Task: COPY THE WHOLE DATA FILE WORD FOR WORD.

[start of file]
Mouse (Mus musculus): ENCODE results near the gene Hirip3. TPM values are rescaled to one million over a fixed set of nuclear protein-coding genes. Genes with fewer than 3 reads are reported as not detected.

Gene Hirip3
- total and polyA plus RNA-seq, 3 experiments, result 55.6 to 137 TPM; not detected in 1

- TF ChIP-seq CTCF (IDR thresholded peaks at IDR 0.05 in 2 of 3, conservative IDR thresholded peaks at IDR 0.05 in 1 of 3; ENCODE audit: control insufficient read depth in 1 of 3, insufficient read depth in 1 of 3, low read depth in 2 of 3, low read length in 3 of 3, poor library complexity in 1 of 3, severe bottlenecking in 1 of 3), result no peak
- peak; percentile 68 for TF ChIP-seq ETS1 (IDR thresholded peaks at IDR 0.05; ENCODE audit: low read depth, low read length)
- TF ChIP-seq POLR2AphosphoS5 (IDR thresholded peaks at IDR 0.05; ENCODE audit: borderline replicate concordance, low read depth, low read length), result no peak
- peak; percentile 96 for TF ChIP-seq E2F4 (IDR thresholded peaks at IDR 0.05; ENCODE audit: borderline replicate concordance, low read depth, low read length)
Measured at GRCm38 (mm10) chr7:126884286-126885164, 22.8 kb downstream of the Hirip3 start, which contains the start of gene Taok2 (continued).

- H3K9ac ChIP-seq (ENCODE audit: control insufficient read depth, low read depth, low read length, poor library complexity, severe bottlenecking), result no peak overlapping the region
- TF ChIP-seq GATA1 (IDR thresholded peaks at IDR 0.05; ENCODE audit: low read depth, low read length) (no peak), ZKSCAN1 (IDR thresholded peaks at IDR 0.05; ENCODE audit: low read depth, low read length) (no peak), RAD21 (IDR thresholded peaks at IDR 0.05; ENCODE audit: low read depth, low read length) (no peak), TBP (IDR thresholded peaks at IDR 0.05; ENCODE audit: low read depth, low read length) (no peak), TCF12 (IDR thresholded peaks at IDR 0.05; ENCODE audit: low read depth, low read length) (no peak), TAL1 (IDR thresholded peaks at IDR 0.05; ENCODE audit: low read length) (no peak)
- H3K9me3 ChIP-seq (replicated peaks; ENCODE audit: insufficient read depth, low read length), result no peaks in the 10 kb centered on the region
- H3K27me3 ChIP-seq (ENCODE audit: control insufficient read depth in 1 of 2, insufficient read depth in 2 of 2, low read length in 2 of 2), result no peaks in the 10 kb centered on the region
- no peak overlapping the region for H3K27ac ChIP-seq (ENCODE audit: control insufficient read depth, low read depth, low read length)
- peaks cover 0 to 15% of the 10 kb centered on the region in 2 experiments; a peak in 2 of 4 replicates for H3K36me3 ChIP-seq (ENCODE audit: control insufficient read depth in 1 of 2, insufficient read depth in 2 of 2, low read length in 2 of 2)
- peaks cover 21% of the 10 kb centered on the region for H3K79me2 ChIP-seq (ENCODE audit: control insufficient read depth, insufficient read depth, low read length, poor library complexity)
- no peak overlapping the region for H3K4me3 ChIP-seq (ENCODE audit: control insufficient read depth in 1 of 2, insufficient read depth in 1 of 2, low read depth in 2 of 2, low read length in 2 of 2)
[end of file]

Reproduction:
Mouse (Mus musculus): ENCODE results near the gene Hirip3. TPM values are rescaled to one million over a fixed set of nuclear protein-coding genes. Genes with fewer than 3 reads are reported as not detected.

Gene Hirip3
- total and polyA plus RNA-seq, 3 experiments, result 55.6 to 137 TPM; not detected in 1

- TF ChIP-seq CTCF (IDR thresholded peaks at IDR 0.05 in 2 of 3, conservative IDR thresholded peaks at IDR 0.05 in 1 of 3; ENCODE audit: control insufficient read depth in 1 of 3, insufficient read depth in 1 of 3, low read depth in 2 of 3, low read length in 3 of 3, poor library complexity in 1 of 3, severe bottlenecking in 1 of 3), result no peak
- peak; percentile 68 for TF ChIP-seq ETS1 (IDR thresholded peaks at IDR 0.05; ENCODE audit: low read depth, low read length)
- TF ChIP-seq POLR2AphosphoS5 (IDR thresholded peaks at IDR 0.05; ENCODE audit: borderline replicate concordance, low read depth, low read length), result no peak
- peak; percentile 96 for TF ChIP-seq E2F4 (IDR thresholded peaks at IDR 0.05; ENCODE audit: borderline replicate concordance, low read depth, low read length)
Measured at GRCm38 (mm10) chr7:126884286-126885164, 22.8 kb downstream of the Hirip3 start, which contains the start of gene Taok2 (continued).

- H3K9ac ChIP-seq (ENCODE audit: control insufficient read depth, low read depth, low read length, poor library complexity, severe bottlenecking), result no peak overlapping the region
- TF ChIP-seq GATA1 (IDR thresholded peaks at IDR 0.05; ENCODE audit: low read depth, low read length) (no peak), ZKSCAN1 (IDR thresholded peaks at IDR 0.05; ENCODE audit: low read depth, low read length) (no peak), RAD21 (IDR thresholded peaks at IDR 0.05; ENCODE audit: low read depth, low read length) (no peak), TBP (IDR thresholded peaks at IDR 0.05; ENCODE audit: low read depth, low read length) (no peak), TCF12 (IDR thresholded peaks at IDR 0.05; ENCODE audit: low read depth, low read length) (no peak), TAL1 (IDR thresholded peaks at IDR 0.05; ENCODE audit: low read length) (no peak)
- H3K9me3 ChIP-seq (replicated peaks; ENCODE audit: insufficient read depth, low read length), result no peaks in the 10 kb centered on the region
- H3K27me3 ChIP-seq (ENCODE audit: control insufficient read depth in 1 of 2, insufficient read depth in 2 of 2, low read length in 2 of 2), result no peaks in the 10 kb centered on the region
- no peak overlapping the region for H3K27ac ChIP-seq (ENCODE audit: control insufficient read depth, low read depth, low read length)
- peaks cover 0 to 15% of the 10 kb centered on the region in 2 experiments; a peak in 2 of 4 replicates for H3K36me3 ChIP-seq (ENCODE audit: control insufficient read depth in 1 of 2, insufficient read depth in 2 of 2, low read length in 2 of 2)
- peaks cover 21% of the 10 kb centered on the region for H3K79me2 ChIP-seq (ENCODE audit: control insufficient read depth, insufficient read depth, low read length, poor library complexity)
- no peak overlapping the region for H3K4me3 ChIP-seq (ENCODE audit: control insufficient read depth in 1 of 2, insufficient read depth in 1 of 2, low read depth in 2 of 2, low read length in 2 of 2)